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Mulch, again: Lightning win Game 7 in Toronto to keep Maple Leafs drought alive

Andrei Vasilevskiy kept Tampa Bay's hopes for a third straight Stanley Cup alive, and kept Auston Mathews (right) and Toronto dreaming of coming close to just one.Frank Gunn/Associated Press

Nick Paul scored twice, including an incredible individual effort on the tiebreaking goal late in the second period, and the Tampa Bay Lightning beat the Maple Leafs, 2-1, in Game 7 on Saturday night in Toronto to win their first-round playoff series.

Andrei Vasilevskiy stopped 30 shots for the two-time defending Stanley Cup champions.

Morgan Rielly scored for Toronto, which hasn’t reached the second round since 2004 and is 0-9 in elimination games the last five postseasons after also losing, 4-3, in Game 6 at Tampa two nights earlier. Jack Campbell had 23 saves.

The Maple Leafs were once again unable to push through and finally flip a long, ugly narrative of playoff failures for a franchise that has lost its last seven series, including six straight dating back to 2017.

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Toronto is 7-3 all-time at home in Game 7s, including a loss at Scotiabank Arena last season after blowing a 3-1 series lead against the Montreal Canadiens.

Down, 1-0, after 20 minutes in this one, the Maple Leafs appeared to tie the score at 11:28 of the second when John Tavares roofed a shot on Vasilevskiy, but the goal was waved off after Toronto defenseman Justin Holl was whistled for interference.

Campbell had to make a couple of desperation stops on the ensuing penalty kill to set the stage for Rielly’s equalizer off a setup from Mitch Marner and Auston Matthews to score his third of the playoffs at 6:35 to send the crowd of 19,316 into a chaotic frenzy.

The goal was the first surrendered by Vasilevskiy and the Lightning in their last six series-deciding games. William Nylander then missed high on a breakaway, and the Tampa goaltender robbed Matthews with the Maple Leafs buzzing.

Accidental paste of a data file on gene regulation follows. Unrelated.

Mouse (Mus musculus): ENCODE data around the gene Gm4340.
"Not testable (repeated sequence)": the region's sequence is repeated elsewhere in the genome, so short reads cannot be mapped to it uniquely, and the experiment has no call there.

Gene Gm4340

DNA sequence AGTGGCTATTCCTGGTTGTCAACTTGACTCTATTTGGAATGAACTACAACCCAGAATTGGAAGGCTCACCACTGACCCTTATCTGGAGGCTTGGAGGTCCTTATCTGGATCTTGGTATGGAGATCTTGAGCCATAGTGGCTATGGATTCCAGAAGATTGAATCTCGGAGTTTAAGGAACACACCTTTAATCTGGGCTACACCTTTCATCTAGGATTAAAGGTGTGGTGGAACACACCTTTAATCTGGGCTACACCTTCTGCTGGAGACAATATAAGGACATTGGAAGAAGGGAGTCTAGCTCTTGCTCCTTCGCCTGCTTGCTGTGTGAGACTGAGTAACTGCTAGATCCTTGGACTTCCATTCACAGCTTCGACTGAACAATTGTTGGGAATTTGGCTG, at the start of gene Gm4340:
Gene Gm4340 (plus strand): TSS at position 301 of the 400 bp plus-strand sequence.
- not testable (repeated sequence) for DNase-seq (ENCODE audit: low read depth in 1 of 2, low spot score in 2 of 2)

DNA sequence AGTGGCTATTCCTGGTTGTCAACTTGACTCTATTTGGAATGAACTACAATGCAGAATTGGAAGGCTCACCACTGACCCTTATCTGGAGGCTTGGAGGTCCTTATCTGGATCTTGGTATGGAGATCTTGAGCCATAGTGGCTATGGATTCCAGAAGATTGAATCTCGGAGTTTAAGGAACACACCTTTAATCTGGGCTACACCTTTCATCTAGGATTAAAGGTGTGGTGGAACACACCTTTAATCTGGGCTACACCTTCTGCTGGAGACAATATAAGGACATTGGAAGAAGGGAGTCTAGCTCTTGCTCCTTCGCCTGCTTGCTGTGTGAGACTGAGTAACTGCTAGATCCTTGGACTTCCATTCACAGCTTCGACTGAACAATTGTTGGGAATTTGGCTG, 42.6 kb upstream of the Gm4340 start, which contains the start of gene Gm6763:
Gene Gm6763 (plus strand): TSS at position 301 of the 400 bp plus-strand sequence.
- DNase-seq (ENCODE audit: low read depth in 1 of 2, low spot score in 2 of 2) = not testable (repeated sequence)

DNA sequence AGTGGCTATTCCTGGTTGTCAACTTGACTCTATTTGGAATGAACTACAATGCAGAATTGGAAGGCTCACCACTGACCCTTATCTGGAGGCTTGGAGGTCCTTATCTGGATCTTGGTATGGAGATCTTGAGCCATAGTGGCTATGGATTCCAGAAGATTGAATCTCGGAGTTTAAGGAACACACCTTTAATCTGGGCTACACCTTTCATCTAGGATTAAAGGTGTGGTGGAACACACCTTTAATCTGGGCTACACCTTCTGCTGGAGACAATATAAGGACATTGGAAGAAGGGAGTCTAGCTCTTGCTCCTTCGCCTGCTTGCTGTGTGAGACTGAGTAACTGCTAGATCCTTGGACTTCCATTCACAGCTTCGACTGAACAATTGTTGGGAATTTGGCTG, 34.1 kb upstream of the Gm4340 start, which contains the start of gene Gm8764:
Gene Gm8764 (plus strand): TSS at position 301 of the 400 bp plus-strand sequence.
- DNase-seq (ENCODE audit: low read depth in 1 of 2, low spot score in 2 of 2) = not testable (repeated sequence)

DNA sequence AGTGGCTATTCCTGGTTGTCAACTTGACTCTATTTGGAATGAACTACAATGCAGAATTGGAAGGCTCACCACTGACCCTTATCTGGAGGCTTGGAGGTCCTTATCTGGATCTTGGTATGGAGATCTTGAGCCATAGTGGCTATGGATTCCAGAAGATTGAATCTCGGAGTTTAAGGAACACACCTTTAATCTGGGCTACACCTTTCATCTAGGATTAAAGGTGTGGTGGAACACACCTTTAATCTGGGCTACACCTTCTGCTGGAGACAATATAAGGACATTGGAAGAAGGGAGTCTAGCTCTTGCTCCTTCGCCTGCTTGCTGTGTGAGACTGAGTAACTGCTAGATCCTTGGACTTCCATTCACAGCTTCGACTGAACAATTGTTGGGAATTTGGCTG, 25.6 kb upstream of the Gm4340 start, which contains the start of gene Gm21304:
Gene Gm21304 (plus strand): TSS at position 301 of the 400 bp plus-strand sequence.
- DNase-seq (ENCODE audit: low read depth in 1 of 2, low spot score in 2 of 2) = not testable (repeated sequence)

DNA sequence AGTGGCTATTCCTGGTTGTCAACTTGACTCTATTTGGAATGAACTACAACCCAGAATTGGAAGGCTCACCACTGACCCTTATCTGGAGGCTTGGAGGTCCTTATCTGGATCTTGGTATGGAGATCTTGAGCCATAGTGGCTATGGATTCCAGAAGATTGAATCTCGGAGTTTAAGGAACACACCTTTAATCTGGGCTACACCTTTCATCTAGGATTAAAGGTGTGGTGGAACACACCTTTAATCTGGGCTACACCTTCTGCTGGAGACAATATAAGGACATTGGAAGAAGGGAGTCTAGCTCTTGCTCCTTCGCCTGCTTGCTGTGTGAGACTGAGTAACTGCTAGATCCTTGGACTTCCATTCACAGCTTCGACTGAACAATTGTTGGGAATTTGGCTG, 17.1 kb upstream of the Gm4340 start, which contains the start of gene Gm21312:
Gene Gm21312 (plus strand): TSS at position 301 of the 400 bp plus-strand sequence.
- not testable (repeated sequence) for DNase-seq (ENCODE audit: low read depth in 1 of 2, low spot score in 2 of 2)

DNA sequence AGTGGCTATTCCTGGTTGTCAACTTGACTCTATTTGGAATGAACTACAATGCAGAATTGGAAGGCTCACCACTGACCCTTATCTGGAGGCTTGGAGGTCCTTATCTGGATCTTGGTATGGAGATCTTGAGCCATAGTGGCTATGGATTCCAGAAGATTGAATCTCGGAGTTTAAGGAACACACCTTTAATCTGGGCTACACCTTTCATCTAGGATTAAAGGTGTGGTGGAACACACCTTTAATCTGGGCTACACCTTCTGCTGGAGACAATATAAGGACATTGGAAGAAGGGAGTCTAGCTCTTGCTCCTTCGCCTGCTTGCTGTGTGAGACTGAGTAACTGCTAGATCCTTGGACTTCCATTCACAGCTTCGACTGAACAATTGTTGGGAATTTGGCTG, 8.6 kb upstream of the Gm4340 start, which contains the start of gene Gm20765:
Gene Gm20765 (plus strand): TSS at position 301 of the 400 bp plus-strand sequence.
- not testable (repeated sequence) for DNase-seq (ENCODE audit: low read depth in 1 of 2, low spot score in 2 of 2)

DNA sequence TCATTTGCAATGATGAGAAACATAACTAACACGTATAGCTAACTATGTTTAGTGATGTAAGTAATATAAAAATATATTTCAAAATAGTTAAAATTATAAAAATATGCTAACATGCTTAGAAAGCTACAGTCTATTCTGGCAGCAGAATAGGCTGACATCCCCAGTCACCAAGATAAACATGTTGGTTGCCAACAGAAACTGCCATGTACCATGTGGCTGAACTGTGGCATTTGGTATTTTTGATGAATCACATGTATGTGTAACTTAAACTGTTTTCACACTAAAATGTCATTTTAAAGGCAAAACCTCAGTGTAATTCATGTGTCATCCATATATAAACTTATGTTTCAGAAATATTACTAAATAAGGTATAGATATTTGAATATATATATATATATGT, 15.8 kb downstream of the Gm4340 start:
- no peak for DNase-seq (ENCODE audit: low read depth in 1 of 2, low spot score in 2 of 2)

But Paul scored his second of the night — and second ever in the playoffs — with 3:28 remaining in the period on a terrific play where he kicked the puck from his skate to his stick.

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Tampa nearly made it 3-1 late in the period when Kucherov hit the goal post from the slot.

Vasilevskiy was under siege throughout Toronto power play just over six minutes into the third, but kept the home side at bay despite some furious pressure.

Toronto continued to press inside an anxious, tension-filled rink as the clock ticked down.

The Maple Leafs, however, just couldn’t find a way through with Campbell on the bench for an extra skater to complete another chapter of playoff disappointment.

Even as beaten underdog, Capitals go into offseason frustrated by lost chance

Alex Ovechkin thinks it’s pretty messed up that the Washington Capitals haven’t won a playoff series since hoisting the Stanley Cup in 2018.

This time, they have only themselves to blame.

“We have it, but we just blow it away,” Ovechkin said Friday night after his team's Game 6 overtime loss to the Florida Panthers. “It is on us.”

There were ready-made excuses before, from coaching deficiencies in 2019 and 2020 to a barrage of injuries in 2021. Ovechkin may not have been 100 percent healthy this spring after injuring his left shoulder late in the regular season, but the star forward and the Capitals embraced the mentality, “No excuses.” The mantra was even printed on their playoff gear.

After going up 1-0 and 2-1 in the first-round series and holding leads in each of the final three games, there were no excuses for another early exit.

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“The last couple of years we’ve been down, and teams have kind of had their way with us a little bit,” said winger T.J. Oshie, who had six goals and was Washington’s best player in the series. “I don’t think the all-in aspect was quite there in the last couple years. This year, I think we were extremely close to being 100 percent everyone on board, and we let three games get away from us. In playoffs, the margin of error is so small.”

They allowed Florida, the NHL’s best regular-season team and highest-scoring offense, to tie Game 4 in the final minutes and went on to lose in overtime. They blew a 3-0 lead at Florida in Game 5 to fall behind in the series. And they again let the Panthers come from behind to win Game 6 and end the series, even though that took more OT heroics from Carter Verhaeghe after Oshie tied it with 1:03 left in regulation.